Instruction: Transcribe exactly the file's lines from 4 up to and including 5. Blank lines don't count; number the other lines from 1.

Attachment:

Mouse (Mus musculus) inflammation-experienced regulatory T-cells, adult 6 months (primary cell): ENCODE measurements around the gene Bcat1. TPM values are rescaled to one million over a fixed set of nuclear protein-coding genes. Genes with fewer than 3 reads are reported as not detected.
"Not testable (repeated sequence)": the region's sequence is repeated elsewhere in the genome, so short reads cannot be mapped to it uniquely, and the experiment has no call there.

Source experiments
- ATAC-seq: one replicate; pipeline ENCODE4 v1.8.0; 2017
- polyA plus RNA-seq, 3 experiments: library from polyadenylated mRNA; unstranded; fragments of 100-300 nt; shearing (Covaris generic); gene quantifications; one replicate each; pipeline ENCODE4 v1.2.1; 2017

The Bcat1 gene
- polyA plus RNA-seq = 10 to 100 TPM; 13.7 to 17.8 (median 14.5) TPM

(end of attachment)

- ATAC-seq: one replicate; pipeline ENCODE4 v1.8.0; 2017
- polyA plus RNA-seq, 3 experiments: library from polyadenylated mRNA; unstranded; fragments of 100-300 nt; shearing (Covaris generic); gene quantifications; one replicate each; pipeline ENCODE4 v1.2.1; 2017